listed, their names must be separated by commas.
         If the variables are numeric, their values may be entered
         on separate lines, or combined with commas.  Any numeric expression
         is a valid response.
         If the variables are strings, each string is typed on a separate
         line.  The characters typed are copied verbatim into the string.
         String and numeric variables may be not mixed in a single
         INPUT statement.
            INPUT X$
            INPUT "Type 3 numbers: "; X, Y, Z

      GOTO line
         Begin executing statements at the specified line.  The line
         number may be any numeric expression.
         The word GO TO may be used instead of GOTO if preferable.

      IF condition THEN line/statements ELSE line/statements
         If the condition is true (i.e., the numeric expression has a
         non-zero value), the statements following the word THEN are
         executed.  Otherwise, the statements following ELSE are
         executed.  If there is no ELSE clause, execution proceeds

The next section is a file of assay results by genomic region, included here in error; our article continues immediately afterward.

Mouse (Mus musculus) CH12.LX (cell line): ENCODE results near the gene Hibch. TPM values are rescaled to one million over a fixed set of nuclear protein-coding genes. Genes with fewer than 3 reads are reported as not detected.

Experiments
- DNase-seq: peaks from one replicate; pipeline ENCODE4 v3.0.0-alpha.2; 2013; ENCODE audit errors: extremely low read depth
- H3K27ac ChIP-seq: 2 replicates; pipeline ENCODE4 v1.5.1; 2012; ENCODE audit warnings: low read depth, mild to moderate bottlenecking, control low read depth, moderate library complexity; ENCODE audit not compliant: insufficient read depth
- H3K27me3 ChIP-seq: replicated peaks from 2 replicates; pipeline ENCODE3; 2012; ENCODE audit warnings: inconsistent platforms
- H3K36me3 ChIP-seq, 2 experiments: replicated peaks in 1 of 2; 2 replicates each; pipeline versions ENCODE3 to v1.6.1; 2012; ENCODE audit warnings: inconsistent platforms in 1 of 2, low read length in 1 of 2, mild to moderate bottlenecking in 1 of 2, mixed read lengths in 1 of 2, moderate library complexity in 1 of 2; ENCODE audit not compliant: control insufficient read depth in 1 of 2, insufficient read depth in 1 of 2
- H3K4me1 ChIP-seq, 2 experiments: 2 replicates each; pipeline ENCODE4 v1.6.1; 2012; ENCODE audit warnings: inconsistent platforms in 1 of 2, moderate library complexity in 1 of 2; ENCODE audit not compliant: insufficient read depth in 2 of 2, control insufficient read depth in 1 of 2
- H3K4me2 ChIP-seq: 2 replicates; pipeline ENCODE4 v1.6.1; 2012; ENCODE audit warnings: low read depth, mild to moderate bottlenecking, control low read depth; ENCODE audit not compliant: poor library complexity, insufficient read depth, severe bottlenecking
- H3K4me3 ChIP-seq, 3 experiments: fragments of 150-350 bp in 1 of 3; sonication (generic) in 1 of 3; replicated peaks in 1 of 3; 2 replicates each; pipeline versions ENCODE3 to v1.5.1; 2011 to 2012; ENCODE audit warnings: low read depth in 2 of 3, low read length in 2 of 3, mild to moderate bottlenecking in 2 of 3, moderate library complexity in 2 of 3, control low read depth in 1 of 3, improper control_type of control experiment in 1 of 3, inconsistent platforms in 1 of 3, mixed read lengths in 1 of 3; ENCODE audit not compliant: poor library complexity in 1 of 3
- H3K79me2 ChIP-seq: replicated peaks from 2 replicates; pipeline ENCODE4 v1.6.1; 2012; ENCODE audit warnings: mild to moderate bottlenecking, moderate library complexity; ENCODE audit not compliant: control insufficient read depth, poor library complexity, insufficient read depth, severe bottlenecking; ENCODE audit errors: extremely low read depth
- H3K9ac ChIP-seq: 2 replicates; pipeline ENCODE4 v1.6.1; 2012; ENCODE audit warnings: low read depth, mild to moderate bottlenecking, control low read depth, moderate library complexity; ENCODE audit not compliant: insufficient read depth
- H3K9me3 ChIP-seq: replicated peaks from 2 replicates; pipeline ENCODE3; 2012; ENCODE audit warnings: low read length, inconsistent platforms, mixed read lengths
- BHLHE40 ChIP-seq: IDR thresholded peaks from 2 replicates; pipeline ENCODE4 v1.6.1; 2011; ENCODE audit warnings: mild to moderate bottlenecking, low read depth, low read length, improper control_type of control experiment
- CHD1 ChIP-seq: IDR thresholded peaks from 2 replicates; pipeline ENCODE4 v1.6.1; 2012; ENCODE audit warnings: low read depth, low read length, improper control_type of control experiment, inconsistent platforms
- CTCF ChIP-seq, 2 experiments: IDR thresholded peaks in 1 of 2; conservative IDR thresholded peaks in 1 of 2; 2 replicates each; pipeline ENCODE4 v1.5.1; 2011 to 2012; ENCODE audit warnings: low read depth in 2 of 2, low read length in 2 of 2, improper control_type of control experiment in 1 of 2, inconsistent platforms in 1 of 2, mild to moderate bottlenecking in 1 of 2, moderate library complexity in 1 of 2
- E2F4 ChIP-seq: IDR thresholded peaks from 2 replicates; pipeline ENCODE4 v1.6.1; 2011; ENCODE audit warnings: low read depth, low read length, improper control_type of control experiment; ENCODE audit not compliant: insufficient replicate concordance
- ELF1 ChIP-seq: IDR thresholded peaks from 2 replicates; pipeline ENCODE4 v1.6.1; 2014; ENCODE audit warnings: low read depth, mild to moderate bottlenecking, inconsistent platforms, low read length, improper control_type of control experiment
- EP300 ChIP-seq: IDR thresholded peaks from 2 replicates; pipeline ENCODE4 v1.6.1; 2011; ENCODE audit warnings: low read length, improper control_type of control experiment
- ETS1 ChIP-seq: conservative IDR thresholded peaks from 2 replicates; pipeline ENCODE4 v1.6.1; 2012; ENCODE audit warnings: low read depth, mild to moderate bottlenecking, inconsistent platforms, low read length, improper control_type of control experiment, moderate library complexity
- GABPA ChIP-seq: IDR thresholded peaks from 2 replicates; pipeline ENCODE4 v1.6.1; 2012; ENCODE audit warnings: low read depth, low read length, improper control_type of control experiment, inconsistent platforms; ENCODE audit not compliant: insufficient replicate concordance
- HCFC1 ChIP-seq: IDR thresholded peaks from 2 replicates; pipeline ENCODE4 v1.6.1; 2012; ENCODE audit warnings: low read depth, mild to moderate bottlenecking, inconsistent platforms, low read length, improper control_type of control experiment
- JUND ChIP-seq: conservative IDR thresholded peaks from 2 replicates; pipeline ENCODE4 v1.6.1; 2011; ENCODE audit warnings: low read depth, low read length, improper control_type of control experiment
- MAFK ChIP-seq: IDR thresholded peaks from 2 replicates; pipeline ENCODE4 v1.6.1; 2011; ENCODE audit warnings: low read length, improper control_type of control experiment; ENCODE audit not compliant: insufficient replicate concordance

to the next line in the program.
         A line number may be used after either THEN or ELSE, for an
         implied GOTO statement.

         Terminate the program.  An END statement is not required.

         Terminate the program with an identifying "Break" message.

      FOR var = first TO last [STEP inc]
      NEXT [var]
         Execute {statements} repeatedly while the variable counts from
         "first" to "last," incrementing by 1, or by the STEP value if
         given.  If the STEP value is negative, the variable counts
         If "first" is greater than "last" (or less than if STEP is
         negative), execution proceeds directly to the NEXT statement,
         without executing the body of the loop at all.